They look good to me!

Now for the shaping. This is really fun. Take a 4.5-ounce piece of dough…

…roll it into a ball…

…and pat it down into a circle.

Now apply the pie dolly and press down hard. I mean really hard…like lean well over it and put your weight on it. You’re trying to crush the center down to about 1/4 inch. If you’re unsure how you’re doing just take the dolly off, pick up the dough and pinch it. If it’s thicker that a pie bottom ought to be, keep pressing. You may get a couple of big splits, that’s not a problem.

Once the bottom is thin enough, it’s time to shape the sides. Here I should say you want to use as little flour as you possibly can. Flour really won’t help with sticking and will create a flat, flaky finish on the outside of the crust when the pie is baked. A very slight dusting is all the more you need. Now then. Plant your thumbs on the top of the dolly…

…and start squeezing with your pinkies, firmly and steadily stretching the dough up the sides. Take your time…there’s no hurry here. Press together any splits in the dough, without extra flour on the dough they’ll come together easily.

After a few minutes of pressing and rotating the dolly, it’ll look about like this.

Now slip off the dolly and…your shell is done. I noticed that some of my pie shells came off more easily that others. One stuck pretty seriously, so I used a wooden coffee stirrer to loosen it. It came off easily after that. Should your walls get compacted during removal, just pinch them thin again.

Plop a ball of filling in…enough to come within about 3/4″ from the rim. The apply a top. If it’s not big enough, roll it a little more the pin.

Pinch it all the way around to seal.

You can leave it like that, press the edge with a fork to give it a decorative frill, or curl it over, which is what I did.

Once that’s done it’s time to rest the pies for a minimum of three hours, though overnight is better. The long rest not only relaxes the dough, it chills the filling thoroughly, and that’s important because a nicely chilled center will help keep the fat in the walls cool even after the pie has gone into the oven. And that’s important. Why? Because the residual chill will help keep interior of the wall firm while the oven’s heat gelates and sets the starch on the exterior. The result being that the unusually tall walls stay up without bowling outward or compressing. Pretty neat.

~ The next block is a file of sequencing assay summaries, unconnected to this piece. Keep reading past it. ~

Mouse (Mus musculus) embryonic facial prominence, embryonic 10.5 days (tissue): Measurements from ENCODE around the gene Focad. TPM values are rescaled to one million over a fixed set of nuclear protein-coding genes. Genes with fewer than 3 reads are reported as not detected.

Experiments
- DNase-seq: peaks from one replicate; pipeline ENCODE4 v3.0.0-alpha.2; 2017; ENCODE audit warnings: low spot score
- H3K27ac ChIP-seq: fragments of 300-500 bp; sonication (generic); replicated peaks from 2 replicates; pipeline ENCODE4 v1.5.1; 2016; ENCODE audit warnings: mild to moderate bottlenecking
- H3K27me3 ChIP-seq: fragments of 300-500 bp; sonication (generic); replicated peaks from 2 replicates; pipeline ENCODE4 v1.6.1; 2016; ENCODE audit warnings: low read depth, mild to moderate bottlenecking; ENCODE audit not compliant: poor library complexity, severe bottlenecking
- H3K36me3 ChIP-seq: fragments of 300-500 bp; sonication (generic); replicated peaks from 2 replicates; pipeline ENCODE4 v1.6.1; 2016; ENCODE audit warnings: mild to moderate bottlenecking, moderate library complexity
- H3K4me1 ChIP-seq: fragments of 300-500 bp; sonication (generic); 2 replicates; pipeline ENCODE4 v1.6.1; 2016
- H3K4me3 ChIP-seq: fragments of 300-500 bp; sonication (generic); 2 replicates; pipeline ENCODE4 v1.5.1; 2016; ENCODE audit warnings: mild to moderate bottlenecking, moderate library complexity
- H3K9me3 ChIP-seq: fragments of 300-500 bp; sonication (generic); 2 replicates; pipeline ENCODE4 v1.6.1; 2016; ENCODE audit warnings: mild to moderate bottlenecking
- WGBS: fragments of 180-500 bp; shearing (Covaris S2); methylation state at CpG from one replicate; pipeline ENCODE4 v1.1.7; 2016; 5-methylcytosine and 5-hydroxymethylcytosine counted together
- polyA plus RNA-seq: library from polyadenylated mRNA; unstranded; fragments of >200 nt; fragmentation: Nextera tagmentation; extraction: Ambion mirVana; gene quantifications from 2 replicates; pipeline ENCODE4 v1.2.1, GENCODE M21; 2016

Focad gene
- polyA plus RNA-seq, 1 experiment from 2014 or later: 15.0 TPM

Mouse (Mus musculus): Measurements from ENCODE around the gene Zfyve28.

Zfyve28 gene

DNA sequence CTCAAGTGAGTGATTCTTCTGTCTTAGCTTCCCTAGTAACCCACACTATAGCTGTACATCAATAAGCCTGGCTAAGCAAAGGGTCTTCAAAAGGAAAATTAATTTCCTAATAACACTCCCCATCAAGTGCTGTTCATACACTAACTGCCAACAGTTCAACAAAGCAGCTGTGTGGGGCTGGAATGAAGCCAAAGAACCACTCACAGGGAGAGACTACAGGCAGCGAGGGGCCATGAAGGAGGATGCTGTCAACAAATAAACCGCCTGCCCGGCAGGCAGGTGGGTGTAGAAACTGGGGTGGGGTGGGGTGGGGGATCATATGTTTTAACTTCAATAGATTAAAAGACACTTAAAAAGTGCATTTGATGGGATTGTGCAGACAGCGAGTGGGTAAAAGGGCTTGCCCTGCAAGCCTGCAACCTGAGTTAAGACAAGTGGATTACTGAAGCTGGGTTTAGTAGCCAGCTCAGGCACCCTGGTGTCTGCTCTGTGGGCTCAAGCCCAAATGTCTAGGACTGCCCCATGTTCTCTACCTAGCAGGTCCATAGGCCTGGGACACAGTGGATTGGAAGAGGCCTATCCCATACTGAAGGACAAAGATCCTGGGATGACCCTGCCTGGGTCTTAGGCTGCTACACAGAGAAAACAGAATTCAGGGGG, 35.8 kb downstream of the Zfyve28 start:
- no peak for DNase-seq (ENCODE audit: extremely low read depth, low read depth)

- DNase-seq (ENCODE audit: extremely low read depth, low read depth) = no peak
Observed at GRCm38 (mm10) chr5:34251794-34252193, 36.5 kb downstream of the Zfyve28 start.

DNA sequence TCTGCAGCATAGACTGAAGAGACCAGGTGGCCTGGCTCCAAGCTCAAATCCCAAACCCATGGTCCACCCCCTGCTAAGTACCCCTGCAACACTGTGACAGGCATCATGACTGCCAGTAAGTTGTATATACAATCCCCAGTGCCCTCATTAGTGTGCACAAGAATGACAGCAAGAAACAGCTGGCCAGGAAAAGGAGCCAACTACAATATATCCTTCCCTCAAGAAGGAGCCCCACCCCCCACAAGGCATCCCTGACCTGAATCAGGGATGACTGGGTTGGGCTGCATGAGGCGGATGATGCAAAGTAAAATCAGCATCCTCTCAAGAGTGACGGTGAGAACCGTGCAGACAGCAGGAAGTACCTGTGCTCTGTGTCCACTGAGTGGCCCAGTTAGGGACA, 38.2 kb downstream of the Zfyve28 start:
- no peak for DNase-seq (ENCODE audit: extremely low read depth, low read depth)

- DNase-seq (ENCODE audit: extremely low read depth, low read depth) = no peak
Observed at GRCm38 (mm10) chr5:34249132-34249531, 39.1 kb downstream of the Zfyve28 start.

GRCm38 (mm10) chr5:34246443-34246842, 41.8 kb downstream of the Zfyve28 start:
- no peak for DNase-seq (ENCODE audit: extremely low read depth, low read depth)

Now then, when it’s time to bake preheat your oven to 400 degrees Fahrenheit (the high heat will set the outside of the crust quickly). Paint the pies with egg wash and promptly get them in the oven.

Bake them on a middle rack for half an hour, until they start taking on color. Open the oven, rotate the pan and reduce the heat to 350. Keep baking at least another half an hour until the pies are golden and a thermometer inserted into the middle of the pie through the ventilation hole registers 180 or more. If the crust starts getting too dark, tent them with tin foil.

Allow the pies to cool completely. At this point you can eat them, or press on and add the final touch that marks a true Melton Mowbray-style pork pie: the “jelly”. Adding that means another deep chill in the fridge. A minimum of three hours though — say it will me — overnight is better. Why is this important? Because your gelatin-rich stock will be very fluid before you pour it in. to prevent it running out all over the place — as it will even through a well-formed crust — it needs to firm fast. A very cold pie will chill it quick. Pour it in until it reaches the top. I couldn’t get pork bones at the butcher so this is some home-made chicken stock. Works every bit as well. If you really like jelly in your pork pies, do a second application after about five minutes to make sure it completely fill sin the interior gaps.

The good news is that after this step they’re ready to eat as the jelly takes only about five or ten minutes to set. Of course, allowing them to warm for an hour or so is best. I know, it’s even more waiting, but friends you’ll be happy you did. Pour yourself a pint of good ale, cut a piece, close your eyes and pretend you’re in the Midlands.

Cheers!

Filed under:  Pastry, Pork Pie | 12 Comments